If you or your loved one experienced symptoms of complications immediately after your surgery, or perhaps you are an unsuspecting patient who did not have symptoms until years after the procedure, you may be eligible for compensation.
Filing a hernia mesh lawsuit today will be a stepping stone to achieve that goal.
Call us today and we will provide you with the next legal steps you can take to fight for your rights.
Complications of Mesh Migration
The complications caused by mesh migration can vary depending on the site of surgery and the kind of mesh product used.
But in general, mesh migration can cause infection, unusual bleeding, chronic pain, hernia recurrence, and fistula formation, or the abnormal connections between two parts of the body.
Even though considered rare, in severe cases of mesh migration, the device may become free from any tissue and instead become a meshoma or shrinkage mesh in form of a ball or rounded mass.
This can negatively affect the surrounding tissue which can then lead to nerve damage and chronic pain.
These injuries may later on require long-term pain management.
What Keeps Hernia Mesh in Place?
Hernias occur when there is a weak spot in the wall of a muscle or a tissue, causing an internal organ or other body parts to protrude or squeeze through.
Inguinal hernia is the most common type of hernia. An inguinal hernia occurs in the abdomen near the groin area. It develops when fatty or intestinal tissues push through the inguinal canal, a passage in the lower layers of the abdominal wall.
“Sometimes a hernia can be visible as an external bulge particularly when straining or bearing down,” the U.S. Food and Drug Administration states.
In order to fix a hernia, a patient needs to undergo a procedure called hernia repair surgery.
This surgery is most often the only way to permanently fix this medical condition. Majority of these repairs done in the United States make use of the mesh.
The mesh is preferred by surgeons as they believe it may improve one’s outcome. The use of these medical devices was also found to help decrease both the time in doing the surgery and the time of recovery.
In a repair surgery, surgeons put mesh over the open hernia. To hold the mesh in place, doctors use sutures or glue intended for surgery.
As time goes by, the patient’s tissue should grow through the small pores of the mesh and further strengthen the muscle wall. This process creates scar tissue that strengthens the site of hernia.
However, the procedure is not completely fool-proof.
Other factors like the type of mesh used, the approach used in the surgery, and the patient’s medical condition can play a role in the overall success of the repair surgery.
Some types of mesh have actually been recalled due to higher failure rates which led to serious complications and the need for additional surgery.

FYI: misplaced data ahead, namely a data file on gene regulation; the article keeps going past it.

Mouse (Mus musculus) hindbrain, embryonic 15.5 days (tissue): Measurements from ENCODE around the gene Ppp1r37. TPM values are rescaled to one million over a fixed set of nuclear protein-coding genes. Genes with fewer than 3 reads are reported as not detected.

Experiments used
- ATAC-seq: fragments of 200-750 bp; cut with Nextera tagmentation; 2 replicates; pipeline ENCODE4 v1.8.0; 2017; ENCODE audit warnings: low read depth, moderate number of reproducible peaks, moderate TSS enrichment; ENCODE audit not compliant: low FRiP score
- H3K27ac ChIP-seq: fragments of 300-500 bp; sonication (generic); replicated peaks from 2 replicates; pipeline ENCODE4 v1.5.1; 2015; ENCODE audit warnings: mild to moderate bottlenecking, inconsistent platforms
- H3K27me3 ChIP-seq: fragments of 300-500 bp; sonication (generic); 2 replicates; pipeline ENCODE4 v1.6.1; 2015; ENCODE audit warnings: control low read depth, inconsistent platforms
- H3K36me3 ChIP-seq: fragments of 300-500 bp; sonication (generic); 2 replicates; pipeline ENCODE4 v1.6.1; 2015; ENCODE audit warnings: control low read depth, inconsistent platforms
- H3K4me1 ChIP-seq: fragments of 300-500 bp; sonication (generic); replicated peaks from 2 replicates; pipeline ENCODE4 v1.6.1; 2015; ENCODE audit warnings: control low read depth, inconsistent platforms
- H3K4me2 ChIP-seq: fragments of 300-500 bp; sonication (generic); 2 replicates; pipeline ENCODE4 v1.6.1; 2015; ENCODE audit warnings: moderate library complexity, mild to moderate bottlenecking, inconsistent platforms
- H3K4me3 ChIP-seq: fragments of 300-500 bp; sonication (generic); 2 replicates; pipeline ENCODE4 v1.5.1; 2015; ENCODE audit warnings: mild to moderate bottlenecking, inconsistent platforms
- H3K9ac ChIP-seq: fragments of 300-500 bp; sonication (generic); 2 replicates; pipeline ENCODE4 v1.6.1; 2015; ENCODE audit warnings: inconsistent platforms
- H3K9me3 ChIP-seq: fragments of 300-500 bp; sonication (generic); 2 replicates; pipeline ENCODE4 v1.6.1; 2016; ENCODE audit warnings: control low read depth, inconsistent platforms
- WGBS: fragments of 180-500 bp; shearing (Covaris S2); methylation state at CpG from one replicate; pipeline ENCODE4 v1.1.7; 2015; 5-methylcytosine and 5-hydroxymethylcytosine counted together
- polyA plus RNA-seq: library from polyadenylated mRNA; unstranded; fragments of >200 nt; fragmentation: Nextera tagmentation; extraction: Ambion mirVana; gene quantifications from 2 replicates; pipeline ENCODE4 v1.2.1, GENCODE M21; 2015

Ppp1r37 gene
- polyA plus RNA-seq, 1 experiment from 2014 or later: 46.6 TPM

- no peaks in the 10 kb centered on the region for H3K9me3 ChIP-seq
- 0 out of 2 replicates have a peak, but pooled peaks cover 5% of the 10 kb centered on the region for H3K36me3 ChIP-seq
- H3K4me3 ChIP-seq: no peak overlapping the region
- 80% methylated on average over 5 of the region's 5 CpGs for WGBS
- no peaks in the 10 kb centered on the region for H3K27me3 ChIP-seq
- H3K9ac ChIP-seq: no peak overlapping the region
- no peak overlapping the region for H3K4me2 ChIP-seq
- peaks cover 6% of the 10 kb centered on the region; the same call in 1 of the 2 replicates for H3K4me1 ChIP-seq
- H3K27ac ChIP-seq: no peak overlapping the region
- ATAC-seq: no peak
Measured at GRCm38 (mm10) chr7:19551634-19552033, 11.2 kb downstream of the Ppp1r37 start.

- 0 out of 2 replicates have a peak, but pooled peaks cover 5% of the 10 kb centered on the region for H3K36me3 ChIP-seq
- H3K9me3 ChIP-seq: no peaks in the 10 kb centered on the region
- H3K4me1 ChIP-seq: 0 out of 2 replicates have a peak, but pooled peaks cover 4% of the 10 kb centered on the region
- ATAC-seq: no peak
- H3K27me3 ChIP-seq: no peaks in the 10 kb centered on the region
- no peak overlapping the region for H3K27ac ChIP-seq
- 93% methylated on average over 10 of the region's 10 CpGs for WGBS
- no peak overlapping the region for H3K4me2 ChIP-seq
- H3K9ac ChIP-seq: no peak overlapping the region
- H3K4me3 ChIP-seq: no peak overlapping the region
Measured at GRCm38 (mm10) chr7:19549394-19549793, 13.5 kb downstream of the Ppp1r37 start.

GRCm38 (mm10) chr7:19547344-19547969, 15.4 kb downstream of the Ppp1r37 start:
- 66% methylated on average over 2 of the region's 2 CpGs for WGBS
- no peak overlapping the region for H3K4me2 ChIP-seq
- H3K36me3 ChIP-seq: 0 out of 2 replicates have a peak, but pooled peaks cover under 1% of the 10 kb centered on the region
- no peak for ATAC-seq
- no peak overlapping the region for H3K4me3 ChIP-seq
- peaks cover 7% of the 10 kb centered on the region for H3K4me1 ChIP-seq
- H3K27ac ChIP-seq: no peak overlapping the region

What are the Symptoms of Hernia Mesh Failure?
Failure means that the surgical mesh used in your hernia repair surgery failed to fulfill its purpose as it should have.
Possible reasons for mesh failure may be because of a defective hernia mesh product and its bad design or wrong and incompatible mesh material. It may also be caused by a surgeon’s errors.
You can tell of your hernia mesh has failed if you experience these symptoms immediately or even years after your hernia surgery:
- high fever
- nausea and vomiting
- excessive pain
- bruising and swelling
- warm or hot skin in the surgical site
- bulging in the area where the mesh was implanted
- difficulty urinating
- inability to pass gas or stools
Once you happen to notice these changes in your body, you should talk to your doctor as soon as possible.
The symptoms and risks associated with hernia mesh surgeries can be difficult for a patient alone to recognize or diagnose.
You should tell your doctor that you are having these symptoms and that you had a hernia repair surgery.
Hernia Mesh Complications
Complications from the mesh include pain and discomfort, adhesion, bowel obstruction or perforation, recurrence, infection, mesh migration, and rejection.
After a repair surgery, patients have complained about symptoms including pain, as well as their hernias coming back.
The most serious complications following repair surgery are also some of the most common ones.
According to the FDA, the most common hernia mesh complications include:
- bowel perforation
- bowel obstruction
- mesh infection
- mesh migration
- chronic pain and discomfort
- hernia recurrence
Among these complications, chronic pain is the one complication that people complain about the most. According to a study, nearly one-third of patients who undergo hernia repairs experience this complication.